You can have the perfect resume and a compelling cover letter and show up for the job interview ready to impress, but get ready to forgo the job offer if one of these 10 things comes into play.
1. Being late. Arriving late to a job interview is often an instant deal-breaker. Hiring managers assume that you're on your best behavior while interviewing, so if you're late, they'll assume you'll be unreliable once on the job. Always allow more time than you'll need to get to your interview, so that you have a buffer in case something goes wrong.
2. Being unprepared. Asking questions about the company that could have been answered with some basic research or not seeming familiar with the job description tells the employer that you didn't bother to do your homework.
3. Not showing enthusiasm. A job candidate who seems lackluster or unenthusiastic about the job prospect will almost certainly become an employee who isn't engaged with the work. Employers want candidates who seem committed and excited, so don't hesitate to articulate your interest in the job.
4. Being rude to the receptionist. Don't just be on your best behavior with your interviewer; make sure that you're polite to everyone you encounter. Many interviewers will ask the receptionist what they think of you. If you were rude or arrogant, that's usually a deal-breaker.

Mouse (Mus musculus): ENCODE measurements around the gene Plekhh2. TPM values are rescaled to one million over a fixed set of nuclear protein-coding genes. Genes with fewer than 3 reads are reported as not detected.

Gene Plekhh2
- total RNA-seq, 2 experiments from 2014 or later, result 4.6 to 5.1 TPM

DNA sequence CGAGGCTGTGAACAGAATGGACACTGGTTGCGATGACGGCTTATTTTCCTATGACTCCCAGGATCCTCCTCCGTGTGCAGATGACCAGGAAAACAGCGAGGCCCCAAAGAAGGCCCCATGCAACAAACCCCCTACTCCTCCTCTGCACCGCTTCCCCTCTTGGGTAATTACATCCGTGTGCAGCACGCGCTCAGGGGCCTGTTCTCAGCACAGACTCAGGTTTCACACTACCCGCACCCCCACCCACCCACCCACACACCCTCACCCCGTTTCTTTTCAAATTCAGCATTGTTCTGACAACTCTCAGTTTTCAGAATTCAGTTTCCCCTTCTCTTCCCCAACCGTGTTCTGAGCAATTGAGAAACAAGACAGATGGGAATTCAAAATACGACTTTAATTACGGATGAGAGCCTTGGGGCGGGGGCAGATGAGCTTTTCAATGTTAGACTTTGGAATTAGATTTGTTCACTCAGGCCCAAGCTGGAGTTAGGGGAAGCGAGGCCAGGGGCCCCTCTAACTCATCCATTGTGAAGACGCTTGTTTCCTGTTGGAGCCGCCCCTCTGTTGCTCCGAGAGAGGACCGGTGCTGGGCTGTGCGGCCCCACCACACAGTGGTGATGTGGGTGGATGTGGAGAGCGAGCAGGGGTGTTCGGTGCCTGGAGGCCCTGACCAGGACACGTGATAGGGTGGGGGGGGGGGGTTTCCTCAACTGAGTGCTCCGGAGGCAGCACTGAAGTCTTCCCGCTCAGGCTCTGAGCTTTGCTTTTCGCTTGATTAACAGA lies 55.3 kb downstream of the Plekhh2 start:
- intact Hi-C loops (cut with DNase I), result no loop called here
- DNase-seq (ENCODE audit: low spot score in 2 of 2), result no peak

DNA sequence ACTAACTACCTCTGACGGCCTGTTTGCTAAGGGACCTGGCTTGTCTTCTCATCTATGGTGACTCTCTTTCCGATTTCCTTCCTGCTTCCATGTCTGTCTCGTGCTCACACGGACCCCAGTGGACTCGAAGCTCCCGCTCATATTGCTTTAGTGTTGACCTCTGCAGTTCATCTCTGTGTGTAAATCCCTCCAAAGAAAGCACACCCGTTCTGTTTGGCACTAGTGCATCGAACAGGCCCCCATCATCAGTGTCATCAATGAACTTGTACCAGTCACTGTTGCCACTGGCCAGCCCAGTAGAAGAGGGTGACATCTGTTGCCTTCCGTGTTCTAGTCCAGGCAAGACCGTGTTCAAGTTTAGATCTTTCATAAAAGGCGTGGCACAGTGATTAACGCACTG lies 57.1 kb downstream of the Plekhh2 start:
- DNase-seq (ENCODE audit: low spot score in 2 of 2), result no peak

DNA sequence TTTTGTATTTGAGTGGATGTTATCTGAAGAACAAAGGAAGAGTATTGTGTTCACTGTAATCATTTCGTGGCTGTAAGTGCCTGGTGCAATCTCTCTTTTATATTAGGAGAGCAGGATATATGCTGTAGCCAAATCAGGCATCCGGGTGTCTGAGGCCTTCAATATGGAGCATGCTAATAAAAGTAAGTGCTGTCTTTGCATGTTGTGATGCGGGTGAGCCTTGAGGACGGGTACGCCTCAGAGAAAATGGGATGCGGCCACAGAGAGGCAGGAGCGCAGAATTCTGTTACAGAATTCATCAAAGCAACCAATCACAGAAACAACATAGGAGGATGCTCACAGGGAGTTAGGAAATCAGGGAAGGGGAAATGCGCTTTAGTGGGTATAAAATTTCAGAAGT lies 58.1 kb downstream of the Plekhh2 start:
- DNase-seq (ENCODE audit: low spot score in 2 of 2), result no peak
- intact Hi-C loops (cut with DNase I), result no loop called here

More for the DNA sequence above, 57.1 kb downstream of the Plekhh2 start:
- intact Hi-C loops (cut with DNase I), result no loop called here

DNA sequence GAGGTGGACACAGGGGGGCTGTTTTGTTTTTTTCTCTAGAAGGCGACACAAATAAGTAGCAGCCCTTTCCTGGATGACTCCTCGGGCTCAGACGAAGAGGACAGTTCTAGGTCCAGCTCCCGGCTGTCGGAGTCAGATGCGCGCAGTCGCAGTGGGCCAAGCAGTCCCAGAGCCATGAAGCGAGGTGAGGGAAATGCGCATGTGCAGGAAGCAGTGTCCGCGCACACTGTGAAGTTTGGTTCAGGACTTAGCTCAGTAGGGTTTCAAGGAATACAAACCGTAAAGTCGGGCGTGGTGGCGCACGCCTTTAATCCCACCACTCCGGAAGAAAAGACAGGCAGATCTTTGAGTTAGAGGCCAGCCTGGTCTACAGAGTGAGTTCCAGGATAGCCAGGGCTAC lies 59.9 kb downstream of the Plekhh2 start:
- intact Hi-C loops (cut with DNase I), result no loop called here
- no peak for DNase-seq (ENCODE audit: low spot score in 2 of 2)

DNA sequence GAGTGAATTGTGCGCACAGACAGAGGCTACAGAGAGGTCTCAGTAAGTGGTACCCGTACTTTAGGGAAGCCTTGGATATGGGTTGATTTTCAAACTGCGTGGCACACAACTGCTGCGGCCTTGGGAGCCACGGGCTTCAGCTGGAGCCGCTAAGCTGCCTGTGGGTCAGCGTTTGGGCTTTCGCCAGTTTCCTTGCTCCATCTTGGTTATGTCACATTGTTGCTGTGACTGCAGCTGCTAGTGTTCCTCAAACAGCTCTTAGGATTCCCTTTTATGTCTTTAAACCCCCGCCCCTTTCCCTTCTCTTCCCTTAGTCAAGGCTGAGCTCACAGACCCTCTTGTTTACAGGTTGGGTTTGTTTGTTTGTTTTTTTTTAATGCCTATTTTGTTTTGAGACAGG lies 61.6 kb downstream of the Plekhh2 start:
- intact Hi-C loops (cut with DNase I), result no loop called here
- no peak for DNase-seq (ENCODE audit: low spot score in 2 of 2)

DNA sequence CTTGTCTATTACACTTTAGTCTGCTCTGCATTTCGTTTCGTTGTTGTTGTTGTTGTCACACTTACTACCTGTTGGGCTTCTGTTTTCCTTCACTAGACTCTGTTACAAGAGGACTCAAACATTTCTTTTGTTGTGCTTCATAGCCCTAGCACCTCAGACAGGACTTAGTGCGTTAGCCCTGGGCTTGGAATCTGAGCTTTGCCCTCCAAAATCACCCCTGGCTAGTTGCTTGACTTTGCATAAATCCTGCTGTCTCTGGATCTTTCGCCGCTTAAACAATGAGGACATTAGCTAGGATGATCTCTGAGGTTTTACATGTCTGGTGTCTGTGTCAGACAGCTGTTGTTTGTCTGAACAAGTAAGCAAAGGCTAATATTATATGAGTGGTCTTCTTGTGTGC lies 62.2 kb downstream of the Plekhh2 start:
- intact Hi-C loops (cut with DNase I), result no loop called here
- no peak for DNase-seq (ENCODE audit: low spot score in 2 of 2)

5. Sounding bitter. Job searching is tough, especially in this market, but if you let an extended period of unemployment make you bitter, then you'll turn off potential employers. It's nearly impossible to hide bitterness if you feel it, so it's crucial to find ways to have a more positive outlook.
6. Not being able to give specific examples in response to questions. If you claim that you excel at problem-solving or that you're an innovative genius and then you aren't able to give specific examples, interviewers aren't going to believe you. Make sure to come to the interview prepared with specific examples from your past that show how you've used your skills at work.
7. Claiming you have no weaknesses. You might as well wear a sign saying, "I'm not being straightforward with you." If an employer asks you about your weaker areas and you can't or won't respond with a realistic assessment of areas where you could improve, you'll appear to be lacking in insight and self-awareness. You'll also make it impossible to have a real discussion about your potential fitness for the job. A good hiring manager genuinely cares about ensuring you'll excel at the job, and having an honest discussion of your fit is a crucial part of that.
8. Answering your cell phone in the middle of the interview. If you forget to turn your phone off and it rings, that's forgivable, but answering it isn't. If your phone rings mid-interview, look mortified and apologize profusely--and then turn it off.
9. Sharing inappropriately. Resist the impulse to talk about how much you hated your old company, or the fact that you dated your boss, or your family's medical problems. Employers want to know that you understand professional boundaries and have a sense of discretion.
10. Lying about anything. However much you might wish that you could change the facts about why you left your last job or say that you finished your degree when you really didn't, lying in a hiring process is an instant deal-breaker. Employers want to hire candidates with integrity, not people who show they're willing to lie. And while you might think you won't get caught, you never know whom your employer might know who knows the truth.